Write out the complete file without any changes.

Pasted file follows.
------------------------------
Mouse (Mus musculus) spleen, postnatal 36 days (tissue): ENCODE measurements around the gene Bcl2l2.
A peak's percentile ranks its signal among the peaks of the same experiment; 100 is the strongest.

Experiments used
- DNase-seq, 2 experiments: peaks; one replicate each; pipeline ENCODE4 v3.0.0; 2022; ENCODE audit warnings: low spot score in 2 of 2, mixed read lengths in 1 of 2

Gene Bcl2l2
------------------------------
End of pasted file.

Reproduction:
Mouse (Mus musculus) spleen, postnatal 36 days (tissue): ENCODE measurements around the gene Bcl2l2.
A peak's percentile ranks its signal among the peaks of the same experiment; 100 is the strongest.

Experiments used
- DNase-seq, 2 experiments: peaks; one replicate each; pipeline ENCODE4 v3.0.0; 2022; ENCODE audit warnings: low spot score in 2 of 2, mixed read lengths in 1 of 2

Gene Bcl2l2